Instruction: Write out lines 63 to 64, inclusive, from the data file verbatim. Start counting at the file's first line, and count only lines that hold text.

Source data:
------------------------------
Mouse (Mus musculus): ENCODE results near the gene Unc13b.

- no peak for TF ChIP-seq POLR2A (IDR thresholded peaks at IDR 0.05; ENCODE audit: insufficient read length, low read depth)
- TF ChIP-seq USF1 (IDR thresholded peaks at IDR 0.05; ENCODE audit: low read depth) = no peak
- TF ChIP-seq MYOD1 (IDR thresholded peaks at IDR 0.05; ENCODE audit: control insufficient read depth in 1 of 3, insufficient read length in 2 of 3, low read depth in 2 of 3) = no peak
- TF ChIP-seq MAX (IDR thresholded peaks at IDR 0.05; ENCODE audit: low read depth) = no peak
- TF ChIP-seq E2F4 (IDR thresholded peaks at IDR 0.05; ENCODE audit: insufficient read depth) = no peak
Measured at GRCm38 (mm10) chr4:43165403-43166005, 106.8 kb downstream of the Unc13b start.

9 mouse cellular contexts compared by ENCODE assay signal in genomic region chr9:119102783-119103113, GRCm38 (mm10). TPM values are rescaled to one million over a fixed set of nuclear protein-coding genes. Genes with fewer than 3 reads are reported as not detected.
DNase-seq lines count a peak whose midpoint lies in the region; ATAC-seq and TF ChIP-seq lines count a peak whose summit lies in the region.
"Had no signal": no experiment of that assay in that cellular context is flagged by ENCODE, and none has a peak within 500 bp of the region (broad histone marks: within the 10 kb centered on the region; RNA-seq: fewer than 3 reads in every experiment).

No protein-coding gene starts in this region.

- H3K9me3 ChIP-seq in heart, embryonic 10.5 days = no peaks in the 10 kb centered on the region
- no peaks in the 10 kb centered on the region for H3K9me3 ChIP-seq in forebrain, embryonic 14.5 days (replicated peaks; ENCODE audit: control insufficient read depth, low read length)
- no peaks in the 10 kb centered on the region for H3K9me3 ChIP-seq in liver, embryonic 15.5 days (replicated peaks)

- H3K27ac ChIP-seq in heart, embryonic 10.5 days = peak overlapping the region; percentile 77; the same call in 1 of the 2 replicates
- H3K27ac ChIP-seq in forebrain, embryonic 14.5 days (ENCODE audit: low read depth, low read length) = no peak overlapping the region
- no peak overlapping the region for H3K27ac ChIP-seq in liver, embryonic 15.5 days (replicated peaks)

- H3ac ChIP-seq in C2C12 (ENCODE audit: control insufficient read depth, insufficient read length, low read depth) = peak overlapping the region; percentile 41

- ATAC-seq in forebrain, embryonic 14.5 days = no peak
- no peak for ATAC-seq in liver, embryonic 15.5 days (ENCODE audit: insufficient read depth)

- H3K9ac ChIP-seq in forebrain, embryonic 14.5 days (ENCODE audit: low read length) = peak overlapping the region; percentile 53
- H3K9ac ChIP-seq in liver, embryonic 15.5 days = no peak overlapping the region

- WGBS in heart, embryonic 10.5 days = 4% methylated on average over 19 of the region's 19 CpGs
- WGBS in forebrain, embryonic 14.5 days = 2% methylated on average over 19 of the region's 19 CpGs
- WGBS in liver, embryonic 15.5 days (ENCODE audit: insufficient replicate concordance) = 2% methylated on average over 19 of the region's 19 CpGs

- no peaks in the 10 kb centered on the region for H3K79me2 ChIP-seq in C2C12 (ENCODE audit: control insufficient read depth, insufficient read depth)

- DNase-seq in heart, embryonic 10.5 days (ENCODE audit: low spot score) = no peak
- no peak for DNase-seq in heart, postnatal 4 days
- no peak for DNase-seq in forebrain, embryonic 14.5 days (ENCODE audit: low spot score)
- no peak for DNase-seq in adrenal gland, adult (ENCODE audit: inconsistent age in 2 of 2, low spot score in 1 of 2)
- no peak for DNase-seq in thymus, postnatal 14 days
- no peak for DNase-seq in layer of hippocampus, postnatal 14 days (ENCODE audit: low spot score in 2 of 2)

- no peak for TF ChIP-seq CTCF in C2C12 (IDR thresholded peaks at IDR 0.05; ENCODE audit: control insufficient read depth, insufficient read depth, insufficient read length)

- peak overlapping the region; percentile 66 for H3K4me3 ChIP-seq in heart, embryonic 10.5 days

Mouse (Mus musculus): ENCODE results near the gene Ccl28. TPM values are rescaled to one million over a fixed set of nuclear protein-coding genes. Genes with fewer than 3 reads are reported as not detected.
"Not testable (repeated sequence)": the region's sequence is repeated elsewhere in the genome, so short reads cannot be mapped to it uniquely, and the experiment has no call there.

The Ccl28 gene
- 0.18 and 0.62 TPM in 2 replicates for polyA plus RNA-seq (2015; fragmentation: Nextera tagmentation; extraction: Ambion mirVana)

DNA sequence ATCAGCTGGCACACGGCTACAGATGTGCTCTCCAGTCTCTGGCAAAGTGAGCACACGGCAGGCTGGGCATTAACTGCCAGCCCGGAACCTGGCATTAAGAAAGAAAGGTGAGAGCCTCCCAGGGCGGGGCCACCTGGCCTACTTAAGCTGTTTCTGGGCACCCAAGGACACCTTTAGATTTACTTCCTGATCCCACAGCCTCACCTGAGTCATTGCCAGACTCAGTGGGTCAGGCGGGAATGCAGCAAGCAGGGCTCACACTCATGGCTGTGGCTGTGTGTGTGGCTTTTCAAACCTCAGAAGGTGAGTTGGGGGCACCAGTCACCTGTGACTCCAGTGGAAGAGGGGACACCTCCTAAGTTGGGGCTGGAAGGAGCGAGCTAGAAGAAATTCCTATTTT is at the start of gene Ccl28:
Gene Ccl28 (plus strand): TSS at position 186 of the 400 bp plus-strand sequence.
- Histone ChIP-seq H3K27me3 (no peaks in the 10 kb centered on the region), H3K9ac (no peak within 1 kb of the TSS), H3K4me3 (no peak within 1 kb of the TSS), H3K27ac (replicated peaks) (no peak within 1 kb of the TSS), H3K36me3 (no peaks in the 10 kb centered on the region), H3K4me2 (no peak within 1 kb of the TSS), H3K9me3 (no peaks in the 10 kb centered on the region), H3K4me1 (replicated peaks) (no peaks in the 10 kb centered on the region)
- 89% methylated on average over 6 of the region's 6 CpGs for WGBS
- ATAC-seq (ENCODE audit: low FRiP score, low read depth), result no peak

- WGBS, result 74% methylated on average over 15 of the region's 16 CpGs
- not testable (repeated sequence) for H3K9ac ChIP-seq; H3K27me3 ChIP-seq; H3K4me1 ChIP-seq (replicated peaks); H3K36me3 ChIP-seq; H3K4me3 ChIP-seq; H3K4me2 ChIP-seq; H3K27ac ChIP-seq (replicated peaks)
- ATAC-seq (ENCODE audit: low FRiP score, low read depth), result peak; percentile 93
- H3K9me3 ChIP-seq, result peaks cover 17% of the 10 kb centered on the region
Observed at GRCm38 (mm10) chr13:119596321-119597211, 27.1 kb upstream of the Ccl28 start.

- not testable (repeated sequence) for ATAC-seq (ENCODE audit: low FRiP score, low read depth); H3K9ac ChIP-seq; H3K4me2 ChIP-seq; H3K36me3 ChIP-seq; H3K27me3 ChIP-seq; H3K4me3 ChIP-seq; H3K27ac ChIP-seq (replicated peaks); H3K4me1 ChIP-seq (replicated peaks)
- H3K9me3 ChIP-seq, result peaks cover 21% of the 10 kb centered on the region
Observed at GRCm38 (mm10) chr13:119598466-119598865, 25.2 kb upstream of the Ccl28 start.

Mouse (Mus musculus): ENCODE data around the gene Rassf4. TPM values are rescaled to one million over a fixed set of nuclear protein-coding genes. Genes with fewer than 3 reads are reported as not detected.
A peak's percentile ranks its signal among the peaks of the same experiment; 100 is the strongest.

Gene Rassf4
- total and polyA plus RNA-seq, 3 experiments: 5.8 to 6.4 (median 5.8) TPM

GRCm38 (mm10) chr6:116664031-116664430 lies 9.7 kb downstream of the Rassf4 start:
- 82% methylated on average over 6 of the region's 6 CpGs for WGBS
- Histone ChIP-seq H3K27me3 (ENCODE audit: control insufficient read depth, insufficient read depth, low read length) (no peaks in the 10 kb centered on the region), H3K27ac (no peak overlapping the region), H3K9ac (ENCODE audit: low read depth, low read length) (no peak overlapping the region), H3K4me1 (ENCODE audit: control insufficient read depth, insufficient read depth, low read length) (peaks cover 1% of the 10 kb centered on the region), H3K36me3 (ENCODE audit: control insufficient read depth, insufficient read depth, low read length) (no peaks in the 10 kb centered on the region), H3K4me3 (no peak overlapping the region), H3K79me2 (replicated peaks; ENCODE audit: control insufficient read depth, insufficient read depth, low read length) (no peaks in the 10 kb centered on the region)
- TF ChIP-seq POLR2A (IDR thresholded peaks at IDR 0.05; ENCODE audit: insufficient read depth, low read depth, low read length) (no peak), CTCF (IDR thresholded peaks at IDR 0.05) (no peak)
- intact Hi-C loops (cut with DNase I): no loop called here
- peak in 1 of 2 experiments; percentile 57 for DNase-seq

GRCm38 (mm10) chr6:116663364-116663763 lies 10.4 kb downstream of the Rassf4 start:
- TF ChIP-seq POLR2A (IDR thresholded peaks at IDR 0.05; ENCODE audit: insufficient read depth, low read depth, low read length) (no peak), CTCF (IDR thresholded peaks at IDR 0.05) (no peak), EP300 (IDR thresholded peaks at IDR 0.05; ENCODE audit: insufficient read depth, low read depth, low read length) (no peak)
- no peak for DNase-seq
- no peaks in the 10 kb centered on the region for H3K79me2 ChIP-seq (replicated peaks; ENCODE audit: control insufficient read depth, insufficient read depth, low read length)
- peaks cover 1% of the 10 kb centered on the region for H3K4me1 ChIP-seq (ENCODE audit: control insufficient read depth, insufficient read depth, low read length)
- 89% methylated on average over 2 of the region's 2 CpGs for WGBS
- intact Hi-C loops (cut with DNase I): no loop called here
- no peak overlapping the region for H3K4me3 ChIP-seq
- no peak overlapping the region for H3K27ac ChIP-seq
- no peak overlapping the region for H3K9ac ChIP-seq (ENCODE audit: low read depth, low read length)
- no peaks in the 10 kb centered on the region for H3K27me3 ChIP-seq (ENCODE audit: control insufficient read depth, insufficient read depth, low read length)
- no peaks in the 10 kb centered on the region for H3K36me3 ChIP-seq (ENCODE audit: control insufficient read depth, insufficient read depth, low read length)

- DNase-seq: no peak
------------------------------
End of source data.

- TF ChIP-seq POLR2A (IDR thresholded peaks at IDR 0.05; ENCODE audit: insufficient read depth, low read depth, low read length) (no peak), CTCF (IDR thresholded peaks at IDR 0.05) (no peak), EP300 (IDR thresholded peaks at IDR 0.05; ENCODE audit: insufficient read depth, low read depth, low read length) (no peak)
- no peak for DNase-seq